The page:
Andy says “It is a privilege, once again, to represent the Royal Armouries at what is now the museums twentieth season of jousting here in Leeds. The truly international element of this years expanded tournament has ramped up my excitement at the prospect of crossing lances with some of the biggest, most aggressive Jousters ever seen in the museums arena.”

Additional talents: Open water diving, up to 30 metres.

See Andy’s epic training routine below in our epic mini-film with Leeds Dock’s Primal Gym – ‘How To Train a Knight’.

To witness Andy in action, book your tickets on our website or by calling bookings on 0113 220 1888.

Day combo tickets cost from £10 for adults and £5 for concessions!

Fortis Labore

Andy Deane’s colours

 

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Andy Deane as individual champion at Arundel International Tournament 2014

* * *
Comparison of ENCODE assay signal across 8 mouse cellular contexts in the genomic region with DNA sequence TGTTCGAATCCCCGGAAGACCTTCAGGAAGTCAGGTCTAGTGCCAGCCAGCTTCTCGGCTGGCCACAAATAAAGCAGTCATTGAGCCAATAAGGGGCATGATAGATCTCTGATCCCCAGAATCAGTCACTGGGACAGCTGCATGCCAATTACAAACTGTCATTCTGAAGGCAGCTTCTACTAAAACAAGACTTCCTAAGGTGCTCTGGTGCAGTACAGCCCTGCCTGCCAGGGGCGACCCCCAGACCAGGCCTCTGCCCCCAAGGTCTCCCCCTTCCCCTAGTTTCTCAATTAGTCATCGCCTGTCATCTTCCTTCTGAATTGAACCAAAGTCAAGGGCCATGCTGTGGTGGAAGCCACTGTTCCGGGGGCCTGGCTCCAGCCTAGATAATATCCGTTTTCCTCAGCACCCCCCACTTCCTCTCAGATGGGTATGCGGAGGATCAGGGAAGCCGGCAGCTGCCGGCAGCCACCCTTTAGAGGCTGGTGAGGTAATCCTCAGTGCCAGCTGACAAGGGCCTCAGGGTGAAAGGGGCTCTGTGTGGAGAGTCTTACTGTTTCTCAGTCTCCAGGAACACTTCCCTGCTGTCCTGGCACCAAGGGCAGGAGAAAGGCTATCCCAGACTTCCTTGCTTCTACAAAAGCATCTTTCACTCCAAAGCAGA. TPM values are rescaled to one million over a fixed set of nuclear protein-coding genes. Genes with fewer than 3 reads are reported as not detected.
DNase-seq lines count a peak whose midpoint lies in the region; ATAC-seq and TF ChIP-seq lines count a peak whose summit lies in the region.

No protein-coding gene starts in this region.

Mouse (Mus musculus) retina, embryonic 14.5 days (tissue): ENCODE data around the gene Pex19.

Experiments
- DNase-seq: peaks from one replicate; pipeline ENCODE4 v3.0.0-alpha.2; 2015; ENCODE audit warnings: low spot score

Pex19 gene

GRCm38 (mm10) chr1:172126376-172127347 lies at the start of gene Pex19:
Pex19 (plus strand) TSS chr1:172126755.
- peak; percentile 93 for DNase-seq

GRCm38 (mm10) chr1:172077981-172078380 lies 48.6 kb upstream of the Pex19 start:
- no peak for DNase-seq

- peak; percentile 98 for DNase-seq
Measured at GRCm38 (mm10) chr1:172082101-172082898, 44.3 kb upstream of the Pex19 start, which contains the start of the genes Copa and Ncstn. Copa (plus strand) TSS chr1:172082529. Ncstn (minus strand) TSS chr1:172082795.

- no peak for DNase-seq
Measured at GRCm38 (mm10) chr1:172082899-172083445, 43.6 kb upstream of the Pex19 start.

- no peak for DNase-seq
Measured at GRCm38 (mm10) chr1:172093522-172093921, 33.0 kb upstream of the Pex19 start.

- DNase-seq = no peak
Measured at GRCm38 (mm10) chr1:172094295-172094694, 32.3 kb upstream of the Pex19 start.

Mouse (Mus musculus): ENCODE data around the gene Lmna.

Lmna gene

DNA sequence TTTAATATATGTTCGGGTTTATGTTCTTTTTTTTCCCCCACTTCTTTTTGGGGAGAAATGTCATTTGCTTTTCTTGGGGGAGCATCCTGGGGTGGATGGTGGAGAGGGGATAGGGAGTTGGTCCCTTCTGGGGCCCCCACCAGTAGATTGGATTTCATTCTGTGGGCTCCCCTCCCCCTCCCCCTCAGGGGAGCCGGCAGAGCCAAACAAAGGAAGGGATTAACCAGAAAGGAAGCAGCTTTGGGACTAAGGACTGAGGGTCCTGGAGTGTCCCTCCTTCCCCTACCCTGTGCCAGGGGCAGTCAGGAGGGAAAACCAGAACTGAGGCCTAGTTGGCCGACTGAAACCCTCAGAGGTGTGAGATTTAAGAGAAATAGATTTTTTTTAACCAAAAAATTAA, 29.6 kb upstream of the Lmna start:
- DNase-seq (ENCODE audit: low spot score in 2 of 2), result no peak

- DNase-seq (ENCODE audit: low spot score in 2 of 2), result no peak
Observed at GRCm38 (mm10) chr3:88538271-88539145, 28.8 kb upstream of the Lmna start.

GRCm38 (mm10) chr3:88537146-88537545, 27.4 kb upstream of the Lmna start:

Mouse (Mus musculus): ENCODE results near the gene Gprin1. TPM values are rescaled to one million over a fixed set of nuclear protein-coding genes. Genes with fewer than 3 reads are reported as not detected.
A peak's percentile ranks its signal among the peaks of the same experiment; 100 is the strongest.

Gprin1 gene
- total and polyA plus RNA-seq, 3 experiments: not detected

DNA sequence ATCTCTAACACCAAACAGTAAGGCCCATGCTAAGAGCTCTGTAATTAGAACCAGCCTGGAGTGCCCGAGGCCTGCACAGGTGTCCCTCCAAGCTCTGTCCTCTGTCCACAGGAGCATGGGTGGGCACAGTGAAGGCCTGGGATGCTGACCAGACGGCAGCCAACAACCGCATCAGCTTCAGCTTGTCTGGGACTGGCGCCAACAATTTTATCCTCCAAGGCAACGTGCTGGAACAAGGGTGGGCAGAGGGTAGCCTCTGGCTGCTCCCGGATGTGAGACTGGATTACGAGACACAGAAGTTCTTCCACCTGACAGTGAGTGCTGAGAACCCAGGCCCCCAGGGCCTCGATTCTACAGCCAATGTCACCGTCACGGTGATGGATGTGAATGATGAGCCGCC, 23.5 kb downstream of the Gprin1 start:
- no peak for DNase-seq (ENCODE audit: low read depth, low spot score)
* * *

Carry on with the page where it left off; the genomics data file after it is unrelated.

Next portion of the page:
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Meet the Jouster: Ben van Koert

non_armourAged: 35

Height: 167cm

Weight: 75kg

Jousting since: 2011

Personal best/highlight: won the Arundel International Tournament Joust 2013 chivalry prize. Highlight – Arundel International Tournament Team Champion 2014.

Motto: ‘Per Aspera Ad Astra’ (“Through hardships to the stars”).

Strength: Meticulous

By day: System and network administrator in a school

By knight:

Ben has been involved with the the world of re-enactment and historical interpretation since 1999, and part of leading interpretations of medieval war and tournament both on foot and on horse in Germany, Belgium, the UK, the USA, Australia and, of course, in his native Netherlands.

He has participated in medieval jousting events in the Netherlands, the UK, and Australia. He won the chivalry prize at the Arundel Castle International Tournament in 2013, and was a team champion the following year.